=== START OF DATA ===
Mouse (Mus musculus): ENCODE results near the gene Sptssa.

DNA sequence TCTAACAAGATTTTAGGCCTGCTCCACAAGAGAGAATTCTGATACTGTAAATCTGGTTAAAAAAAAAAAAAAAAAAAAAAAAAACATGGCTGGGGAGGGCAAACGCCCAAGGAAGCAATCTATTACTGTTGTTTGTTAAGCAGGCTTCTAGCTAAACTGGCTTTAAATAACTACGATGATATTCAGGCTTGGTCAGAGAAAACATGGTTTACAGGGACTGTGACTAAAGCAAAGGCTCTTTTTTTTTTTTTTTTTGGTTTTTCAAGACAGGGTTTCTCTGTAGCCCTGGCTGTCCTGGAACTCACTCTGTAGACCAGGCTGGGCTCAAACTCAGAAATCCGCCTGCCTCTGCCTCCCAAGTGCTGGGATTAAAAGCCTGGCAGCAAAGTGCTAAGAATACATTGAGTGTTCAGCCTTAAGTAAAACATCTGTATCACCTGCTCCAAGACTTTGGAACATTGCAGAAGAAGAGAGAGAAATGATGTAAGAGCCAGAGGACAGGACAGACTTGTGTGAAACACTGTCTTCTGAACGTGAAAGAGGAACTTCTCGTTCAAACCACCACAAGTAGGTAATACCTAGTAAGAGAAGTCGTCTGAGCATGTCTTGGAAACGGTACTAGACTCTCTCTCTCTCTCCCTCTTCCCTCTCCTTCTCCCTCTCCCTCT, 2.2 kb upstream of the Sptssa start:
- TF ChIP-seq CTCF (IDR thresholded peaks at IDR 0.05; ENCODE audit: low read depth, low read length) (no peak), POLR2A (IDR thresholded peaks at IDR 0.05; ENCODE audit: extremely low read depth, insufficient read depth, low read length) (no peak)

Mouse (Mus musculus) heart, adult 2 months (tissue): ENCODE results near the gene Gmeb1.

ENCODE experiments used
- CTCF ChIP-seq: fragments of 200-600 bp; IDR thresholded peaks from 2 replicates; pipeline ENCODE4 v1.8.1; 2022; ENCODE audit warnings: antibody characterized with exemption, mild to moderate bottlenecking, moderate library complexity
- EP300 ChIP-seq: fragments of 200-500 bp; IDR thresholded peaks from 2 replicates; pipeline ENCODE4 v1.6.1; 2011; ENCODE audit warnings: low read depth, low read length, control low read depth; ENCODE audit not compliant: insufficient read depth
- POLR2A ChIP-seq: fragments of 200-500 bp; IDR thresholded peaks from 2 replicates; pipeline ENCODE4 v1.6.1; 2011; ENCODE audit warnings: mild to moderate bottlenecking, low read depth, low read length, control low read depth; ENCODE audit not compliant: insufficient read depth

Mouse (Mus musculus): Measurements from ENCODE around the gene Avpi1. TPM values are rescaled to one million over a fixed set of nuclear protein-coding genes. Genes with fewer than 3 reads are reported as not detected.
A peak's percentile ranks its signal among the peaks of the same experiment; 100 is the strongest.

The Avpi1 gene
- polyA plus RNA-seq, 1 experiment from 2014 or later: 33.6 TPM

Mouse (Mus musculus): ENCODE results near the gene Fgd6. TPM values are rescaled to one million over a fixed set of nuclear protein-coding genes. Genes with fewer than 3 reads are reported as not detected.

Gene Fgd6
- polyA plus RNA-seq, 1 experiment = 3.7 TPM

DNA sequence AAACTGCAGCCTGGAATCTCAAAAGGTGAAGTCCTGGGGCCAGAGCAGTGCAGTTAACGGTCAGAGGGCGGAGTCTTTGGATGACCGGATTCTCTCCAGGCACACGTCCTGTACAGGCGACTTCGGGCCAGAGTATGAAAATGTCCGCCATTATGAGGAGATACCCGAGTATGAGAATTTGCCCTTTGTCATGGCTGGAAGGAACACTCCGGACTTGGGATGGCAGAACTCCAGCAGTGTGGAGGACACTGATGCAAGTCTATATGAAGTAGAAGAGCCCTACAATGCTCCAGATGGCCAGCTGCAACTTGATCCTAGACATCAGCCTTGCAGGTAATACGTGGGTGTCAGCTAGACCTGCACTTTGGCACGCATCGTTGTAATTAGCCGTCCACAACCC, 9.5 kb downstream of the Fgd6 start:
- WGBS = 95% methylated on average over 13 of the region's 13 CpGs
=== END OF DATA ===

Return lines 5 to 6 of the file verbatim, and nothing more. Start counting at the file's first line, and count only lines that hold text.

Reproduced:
ENCODE experiments used
- CTCF ChIP-seq: fragments of 200-600 bp; IDR thresholded peaks from 2 replicates; pipeline ENCODE4 v1.8.1; 2022; ENCODE audit warnings: antibody characterized with exemption, mild to moderate bottlenecking, moderate library complexity